A high quality paper substrate, comprising 100% hardwood kraft bleached pulp, basis weight 150 g/m2, thickness 150 μm and a starch based internal sizing agent which contains optical brightener, was used. The internal sized paper substrate was pre-calendered such that the bulk density and therefore in particular the surface density was increased. The surface was smoothened in order to close the pores at the surface preventing penetration of the sizing solution too deeply inside the paper bulk. Subsequently, this was treated with a thermally modified non-ionic starch. The starch was dissolved in a 1.8% (w/v) aqueous NaCl solution. After applying the unpigmented starch solution as a surface sizing and drying, the paper substrate was finish-calendered until a bulk density ranging between 0.95-1.00 g/cm2 and a surface roughness RA of 1.2 μm was achieved.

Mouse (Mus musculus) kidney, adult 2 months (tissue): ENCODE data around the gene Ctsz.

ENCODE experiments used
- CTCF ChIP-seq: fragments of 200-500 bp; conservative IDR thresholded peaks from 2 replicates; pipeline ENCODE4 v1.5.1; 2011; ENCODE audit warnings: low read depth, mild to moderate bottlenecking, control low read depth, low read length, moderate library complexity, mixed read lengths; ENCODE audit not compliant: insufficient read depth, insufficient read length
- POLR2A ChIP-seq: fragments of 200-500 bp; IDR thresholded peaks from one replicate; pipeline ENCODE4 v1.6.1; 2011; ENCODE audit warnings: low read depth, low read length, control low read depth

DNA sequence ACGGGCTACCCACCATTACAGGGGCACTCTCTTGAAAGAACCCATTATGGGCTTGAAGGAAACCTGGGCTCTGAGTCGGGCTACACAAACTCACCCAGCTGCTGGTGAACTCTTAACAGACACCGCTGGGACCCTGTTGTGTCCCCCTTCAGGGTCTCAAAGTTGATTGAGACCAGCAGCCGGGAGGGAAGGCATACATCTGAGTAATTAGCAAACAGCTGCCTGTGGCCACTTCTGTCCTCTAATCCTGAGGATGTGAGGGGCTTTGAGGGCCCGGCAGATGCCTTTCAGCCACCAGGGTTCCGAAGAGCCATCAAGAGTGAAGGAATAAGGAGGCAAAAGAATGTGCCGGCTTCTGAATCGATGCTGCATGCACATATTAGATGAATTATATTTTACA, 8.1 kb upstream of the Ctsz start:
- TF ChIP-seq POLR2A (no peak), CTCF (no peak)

Experiment 1

The same procedure as described above was followed for the paper base making except that now EFA, AKD or EFA/AKD mixtures were used as internal sizing agent and a pigmented coating was applied on the wire-side of the paper for inventive Example 1-5 and Comparison 1-5, with a coating weight of 20 g/m2, using calcium carbonate (85% 1-2 μm average diameter and 15 wt. % of CaCO3<1.0 μm average diameter) as pigment. On 100 parts by weight of CaCO3, 25 parts by weight of styrene-acrylate latex were used as binder.

After calendering the paper had an average surface roughness of 0.8 μm.

The EFA used was a condensation product of behenic acid, diethylene-triamine/triethylenetetramine and epichlorohydrin.

The AKD used was an AKD derived form behenic acid.

The composition of the various samples is given in Table 1.

TABLE 1
Example (Invention)Comparison
123451234567
CoatedCoatedUncoated
AKD1)0.20.30.40.450.40.500.10.60.70.50.3
EFA1)0.30.20.10.050.200.50.40000.2